Before, when the North Korean regime has been under internal stress, it has diverted the population’s attention from its suffering by creating a military crisis with its external enemies: the South Koreans, the United States, and Japan. For 40 years the United States has restrained South Korea from using its substantial military power to respond to these attacks. But the South Korean population and political elite now believe that this restraint has encouraged North Korean aggression. If in the middle of North Korea’s current crisis it follows its old practice and attempts such an attack, South Korea will respond aggressively with unpredictable results. The deceptive quiet of the Korean peninsula may be shortly be interrupted by a new crisis. And it is unlikely a diplomatically and militarily weak America retreating from world leadership is in any position to do much about it.

I’m a big fan of Mrs. Kim, as is well known. She’s the face that launched a thousand missiles. Though probably only about 500 calories.

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Denial is Not Just a River in South America

That distant rumble: is it a gathering storm, enemy artillery, or an empty stomach?

Or all three?

Egypt is in a precarious situation, being heavily dependent on food imports. Former Agriculture Minister Amin Abaza, in a speech before the Food Security Conference in 2010, said Egypt imports 40 percent of its total food and 60 percent of its wheat.

The 2012 World Bank Global Monitoring Report warned that North African and Middle Eastern countries were seriously behind on their Millennium Development Goals of providing affordable and nutritious food to the poor. People in the region remain susceptible to international food price fluctuations due to governments’ reliance on food imports, the report says.

“Progress toward halving the proportion of people who suffer from hunger is significantly lagging in the Middle East and North Africa,” the bank says. “In times of high food prices, the double burden of malnutrition and chronic disease increases, and obesity and undernutrition may coexist within the same household and the same person.”

Still, it looks like some Egyptians are getting enough to eat:

An Israeli soldier was killed and another was lightly to moderately injured when terrorists in the Sinai Peninsula opened fire on an IDF patrol in the Mount Sagi area, on the Israel-Egypt border, at around noon Friday. Heavy exchanges of fire ensued, during which the terrorists were killed.

One of the terrorists reportedly detonated himself in the attack.

An initial investigation showed that the terrorists entered into Israel through an area where there is no security fence and that they were heavily armed.

Large IDF forces converged on the location of the firefight, in the Har Harif area, and engaged the terrorists until they were eliminated.

“A very large terror attack was prevented,” said IDF Spokesman Brig. Gen. Yoav Mordechai. “The terrorists apparently intended to infiltrate the territory of the state of Israel. They were found with explosive belts, vests and guns.” According to Voice of Israel government-sponsored radio, he said the terrorists intended to blow themselves up amidst soldiers.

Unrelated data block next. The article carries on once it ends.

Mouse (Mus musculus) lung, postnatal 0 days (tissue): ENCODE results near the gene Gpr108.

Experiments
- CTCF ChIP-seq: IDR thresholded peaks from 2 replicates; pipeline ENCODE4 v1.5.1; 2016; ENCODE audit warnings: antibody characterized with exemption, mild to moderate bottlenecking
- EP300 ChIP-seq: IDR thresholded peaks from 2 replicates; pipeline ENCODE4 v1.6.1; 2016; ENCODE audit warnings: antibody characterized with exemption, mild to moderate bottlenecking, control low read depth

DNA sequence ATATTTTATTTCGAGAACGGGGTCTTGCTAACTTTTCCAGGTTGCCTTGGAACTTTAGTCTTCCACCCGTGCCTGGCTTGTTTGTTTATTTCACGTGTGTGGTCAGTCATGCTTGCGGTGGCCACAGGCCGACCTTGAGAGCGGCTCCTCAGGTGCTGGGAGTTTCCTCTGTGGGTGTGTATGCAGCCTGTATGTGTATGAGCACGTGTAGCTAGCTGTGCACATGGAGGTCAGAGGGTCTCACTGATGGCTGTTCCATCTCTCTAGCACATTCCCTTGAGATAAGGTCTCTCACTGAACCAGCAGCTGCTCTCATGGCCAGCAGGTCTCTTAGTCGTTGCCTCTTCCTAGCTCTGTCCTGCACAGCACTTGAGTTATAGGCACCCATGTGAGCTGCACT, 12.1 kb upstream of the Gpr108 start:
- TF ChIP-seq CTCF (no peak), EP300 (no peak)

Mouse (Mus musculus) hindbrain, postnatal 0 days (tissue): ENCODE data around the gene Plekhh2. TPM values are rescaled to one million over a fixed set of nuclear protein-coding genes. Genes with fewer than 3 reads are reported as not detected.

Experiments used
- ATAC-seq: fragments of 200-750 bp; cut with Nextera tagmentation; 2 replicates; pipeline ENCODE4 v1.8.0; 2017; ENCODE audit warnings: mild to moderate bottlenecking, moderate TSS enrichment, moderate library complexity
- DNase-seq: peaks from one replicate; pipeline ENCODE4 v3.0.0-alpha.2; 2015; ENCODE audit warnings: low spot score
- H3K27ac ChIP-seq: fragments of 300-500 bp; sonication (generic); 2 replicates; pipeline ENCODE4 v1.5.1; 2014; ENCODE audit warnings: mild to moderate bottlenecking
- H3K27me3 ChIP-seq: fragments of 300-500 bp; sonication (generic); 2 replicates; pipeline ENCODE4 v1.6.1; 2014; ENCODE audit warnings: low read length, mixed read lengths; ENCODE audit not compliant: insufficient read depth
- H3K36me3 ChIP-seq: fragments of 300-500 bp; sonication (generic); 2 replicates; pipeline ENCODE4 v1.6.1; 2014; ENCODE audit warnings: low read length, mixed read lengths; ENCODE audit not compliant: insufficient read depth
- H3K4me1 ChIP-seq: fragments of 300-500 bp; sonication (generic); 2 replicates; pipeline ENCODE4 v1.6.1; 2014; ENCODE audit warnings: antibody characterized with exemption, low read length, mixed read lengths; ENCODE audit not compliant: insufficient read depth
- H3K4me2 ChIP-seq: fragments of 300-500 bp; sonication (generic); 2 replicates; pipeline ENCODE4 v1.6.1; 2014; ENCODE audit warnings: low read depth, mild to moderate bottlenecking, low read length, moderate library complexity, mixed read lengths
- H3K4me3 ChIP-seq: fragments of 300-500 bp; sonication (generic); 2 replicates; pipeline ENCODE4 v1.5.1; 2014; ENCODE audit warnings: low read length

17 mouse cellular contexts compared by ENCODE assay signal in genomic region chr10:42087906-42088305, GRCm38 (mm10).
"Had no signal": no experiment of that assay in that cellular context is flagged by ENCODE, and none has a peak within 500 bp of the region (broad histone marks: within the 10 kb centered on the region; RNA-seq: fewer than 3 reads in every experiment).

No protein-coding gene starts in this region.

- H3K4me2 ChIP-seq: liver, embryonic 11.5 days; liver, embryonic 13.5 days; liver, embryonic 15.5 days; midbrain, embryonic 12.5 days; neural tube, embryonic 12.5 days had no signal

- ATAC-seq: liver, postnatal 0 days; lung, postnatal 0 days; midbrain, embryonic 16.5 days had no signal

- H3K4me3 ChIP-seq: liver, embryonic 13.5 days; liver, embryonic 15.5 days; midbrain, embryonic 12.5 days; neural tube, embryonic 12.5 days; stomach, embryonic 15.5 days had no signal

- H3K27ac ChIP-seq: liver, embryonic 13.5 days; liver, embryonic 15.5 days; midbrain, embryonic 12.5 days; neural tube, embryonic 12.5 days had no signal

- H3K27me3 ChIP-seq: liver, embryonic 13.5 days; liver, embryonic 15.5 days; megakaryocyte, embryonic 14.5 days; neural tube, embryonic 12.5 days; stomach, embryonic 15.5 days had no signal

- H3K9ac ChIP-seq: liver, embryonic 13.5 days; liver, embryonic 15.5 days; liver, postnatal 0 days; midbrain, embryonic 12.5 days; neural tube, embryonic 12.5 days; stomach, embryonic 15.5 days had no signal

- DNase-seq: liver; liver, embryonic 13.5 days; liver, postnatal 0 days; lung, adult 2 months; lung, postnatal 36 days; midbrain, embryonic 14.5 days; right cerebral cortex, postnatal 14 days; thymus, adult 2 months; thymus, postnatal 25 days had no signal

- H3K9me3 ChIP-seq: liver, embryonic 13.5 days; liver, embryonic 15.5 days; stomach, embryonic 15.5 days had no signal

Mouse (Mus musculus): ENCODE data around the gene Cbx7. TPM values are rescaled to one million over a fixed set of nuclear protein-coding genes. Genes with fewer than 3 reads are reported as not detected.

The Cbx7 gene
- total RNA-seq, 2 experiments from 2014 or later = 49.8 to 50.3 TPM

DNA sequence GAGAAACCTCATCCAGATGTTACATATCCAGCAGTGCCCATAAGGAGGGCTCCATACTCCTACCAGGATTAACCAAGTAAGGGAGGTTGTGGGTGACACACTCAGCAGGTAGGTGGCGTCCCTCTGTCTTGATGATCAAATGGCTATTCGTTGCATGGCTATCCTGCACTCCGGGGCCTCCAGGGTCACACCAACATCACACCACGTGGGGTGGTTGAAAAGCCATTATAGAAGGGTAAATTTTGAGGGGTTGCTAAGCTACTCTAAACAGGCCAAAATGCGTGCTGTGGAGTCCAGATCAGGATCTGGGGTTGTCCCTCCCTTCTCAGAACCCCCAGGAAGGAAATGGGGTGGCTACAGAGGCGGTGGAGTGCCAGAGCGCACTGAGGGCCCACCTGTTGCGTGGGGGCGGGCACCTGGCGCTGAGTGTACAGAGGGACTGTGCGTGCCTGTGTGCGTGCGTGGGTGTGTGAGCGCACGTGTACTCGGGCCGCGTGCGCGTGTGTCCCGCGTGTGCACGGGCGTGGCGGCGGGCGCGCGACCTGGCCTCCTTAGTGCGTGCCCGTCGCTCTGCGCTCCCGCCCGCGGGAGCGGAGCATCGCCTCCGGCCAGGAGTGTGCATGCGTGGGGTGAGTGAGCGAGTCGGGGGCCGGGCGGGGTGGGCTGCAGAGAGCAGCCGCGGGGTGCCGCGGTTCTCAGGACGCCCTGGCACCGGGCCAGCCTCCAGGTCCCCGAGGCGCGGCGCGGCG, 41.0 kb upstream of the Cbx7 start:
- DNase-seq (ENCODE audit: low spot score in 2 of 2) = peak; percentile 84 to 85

At least the terrorists’ families will be well looked after. There’s no money for food, but they still take care of the important things.

But enough about Egypt: does this remind you of a country you know?

One of the indicators of an imminent food crisis is the devaluation that seems to be in the country’s near future. Having burned through its foreign reserves to keep the currency’s value high at a rate that cannot be sustainable for more than a few months longer, the government has little choice but to devalue or keep racking up debt.

Depreciation, most experts say, is more likely — and because of higher import prices, that would probably cause inflation across the board.

Nah. My mistake.

PS: Pity Egypt doesn’t have a river to use for irrigation or a sea coast for desalination plants.

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Wait, What?

Read this headline twice:

Somali fighting and rain ‘worsens drought crisis’

Yeah, I hate it when it rains during a drought. It ruins a good tan.

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Glass Half Empty

I’m old enough to remember Biafra. Yeah, that was a good idea.

So, it takes more than your run-of-the-mill famine to get my attention.

750,000 is a good (I mean bad) start.

But assigning blame? Convince me:

[H]ere is my top 10 compilation of alleged culprits for your consideration – drawn from conversations with experts, diplomats, Somali officials, foreign aid workers and some of the hungry themselves.

I will leave the blindingly obvious – the drought itself – out of it. But please weigh in with your own lists or arguments.

1. The US – only interested in Somalia in relation to the “war on terror”, piracy and oil – according to many.

Washington is extremely squeamish about allowing even a cent of aid money to get into the hands of al-Shabab, the militant Islamist group which controls large parts of Somalia and is linked to al-Qaeda.

It results in a kind of ambivalent attitude to aid in Somalia that has hamstrung plenty of crucial humanitarian programmes.